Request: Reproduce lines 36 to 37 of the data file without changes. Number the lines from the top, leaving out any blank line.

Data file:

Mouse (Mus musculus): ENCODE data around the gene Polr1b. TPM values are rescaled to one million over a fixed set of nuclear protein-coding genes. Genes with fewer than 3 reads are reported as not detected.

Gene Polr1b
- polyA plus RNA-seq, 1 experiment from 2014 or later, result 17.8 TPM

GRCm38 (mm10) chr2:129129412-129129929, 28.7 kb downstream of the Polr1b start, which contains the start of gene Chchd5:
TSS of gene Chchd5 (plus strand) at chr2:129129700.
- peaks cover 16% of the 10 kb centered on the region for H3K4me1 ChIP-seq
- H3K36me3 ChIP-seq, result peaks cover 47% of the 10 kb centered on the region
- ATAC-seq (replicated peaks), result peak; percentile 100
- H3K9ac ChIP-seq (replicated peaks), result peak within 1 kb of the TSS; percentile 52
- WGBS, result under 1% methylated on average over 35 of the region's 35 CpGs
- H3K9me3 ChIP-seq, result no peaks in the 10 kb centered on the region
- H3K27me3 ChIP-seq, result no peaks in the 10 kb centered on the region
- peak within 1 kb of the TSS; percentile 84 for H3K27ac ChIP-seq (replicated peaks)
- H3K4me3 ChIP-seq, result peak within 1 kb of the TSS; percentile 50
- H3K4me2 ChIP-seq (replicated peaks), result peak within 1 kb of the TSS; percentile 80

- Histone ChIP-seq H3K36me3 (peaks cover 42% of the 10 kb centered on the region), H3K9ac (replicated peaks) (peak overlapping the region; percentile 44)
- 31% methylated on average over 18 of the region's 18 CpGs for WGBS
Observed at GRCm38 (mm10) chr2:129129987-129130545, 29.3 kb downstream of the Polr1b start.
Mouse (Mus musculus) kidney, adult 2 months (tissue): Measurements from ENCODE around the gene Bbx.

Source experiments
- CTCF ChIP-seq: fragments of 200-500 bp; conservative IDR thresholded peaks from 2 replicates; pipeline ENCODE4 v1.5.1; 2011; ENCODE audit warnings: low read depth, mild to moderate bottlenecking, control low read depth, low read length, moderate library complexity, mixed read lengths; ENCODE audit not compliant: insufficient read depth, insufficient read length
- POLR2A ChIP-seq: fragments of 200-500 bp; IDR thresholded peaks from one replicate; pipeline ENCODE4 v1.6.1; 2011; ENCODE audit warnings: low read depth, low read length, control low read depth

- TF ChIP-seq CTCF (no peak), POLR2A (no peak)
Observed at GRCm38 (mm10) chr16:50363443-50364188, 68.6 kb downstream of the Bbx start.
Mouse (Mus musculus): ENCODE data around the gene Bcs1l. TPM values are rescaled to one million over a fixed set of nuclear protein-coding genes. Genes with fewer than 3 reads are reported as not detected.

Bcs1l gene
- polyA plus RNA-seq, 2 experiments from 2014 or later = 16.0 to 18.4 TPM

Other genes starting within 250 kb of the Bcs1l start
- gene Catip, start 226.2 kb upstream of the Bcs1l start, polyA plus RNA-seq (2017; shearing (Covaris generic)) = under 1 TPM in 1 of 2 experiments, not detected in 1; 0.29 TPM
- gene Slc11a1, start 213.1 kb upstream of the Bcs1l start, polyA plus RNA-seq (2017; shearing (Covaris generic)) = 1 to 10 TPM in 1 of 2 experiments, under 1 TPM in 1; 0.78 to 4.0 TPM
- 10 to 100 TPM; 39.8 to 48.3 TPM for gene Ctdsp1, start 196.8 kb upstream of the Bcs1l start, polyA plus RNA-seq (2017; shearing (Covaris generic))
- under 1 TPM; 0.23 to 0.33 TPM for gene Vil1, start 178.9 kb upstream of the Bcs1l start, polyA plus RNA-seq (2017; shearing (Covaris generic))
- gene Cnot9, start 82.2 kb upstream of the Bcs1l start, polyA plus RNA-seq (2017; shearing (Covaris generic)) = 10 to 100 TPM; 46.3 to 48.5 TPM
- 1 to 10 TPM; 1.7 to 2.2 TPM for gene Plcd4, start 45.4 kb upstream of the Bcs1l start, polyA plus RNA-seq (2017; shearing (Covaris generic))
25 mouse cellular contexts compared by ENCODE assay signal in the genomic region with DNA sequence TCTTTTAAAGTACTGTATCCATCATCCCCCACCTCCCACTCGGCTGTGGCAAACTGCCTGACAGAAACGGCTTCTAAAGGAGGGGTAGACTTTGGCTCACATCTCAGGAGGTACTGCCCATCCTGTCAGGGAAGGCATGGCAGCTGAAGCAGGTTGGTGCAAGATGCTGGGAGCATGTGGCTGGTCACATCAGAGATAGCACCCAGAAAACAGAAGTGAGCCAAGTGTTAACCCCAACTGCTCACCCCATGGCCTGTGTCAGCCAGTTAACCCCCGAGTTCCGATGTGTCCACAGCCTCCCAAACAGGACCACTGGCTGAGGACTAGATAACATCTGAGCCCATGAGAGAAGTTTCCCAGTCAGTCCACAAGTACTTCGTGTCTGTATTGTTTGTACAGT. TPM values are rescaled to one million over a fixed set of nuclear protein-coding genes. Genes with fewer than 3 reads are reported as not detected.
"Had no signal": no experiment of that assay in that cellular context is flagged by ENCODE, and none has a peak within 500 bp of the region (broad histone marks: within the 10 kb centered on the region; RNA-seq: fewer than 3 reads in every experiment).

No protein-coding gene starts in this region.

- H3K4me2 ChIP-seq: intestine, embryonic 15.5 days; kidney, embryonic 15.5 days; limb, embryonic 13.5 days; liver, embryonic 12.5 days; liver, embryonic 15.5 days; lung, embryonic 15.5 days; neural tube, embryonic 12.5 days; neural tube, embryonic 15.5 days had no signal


"Had no signal": no experiment of that assay in that cellular context is flagged by ENCODE, and none has a peak within 500 bp of the region (broad histone marks: within the 10 kb centered on the region; RNA-seq: fewer than 3 reads in every experiment).

No protein-coding gene starts in this region.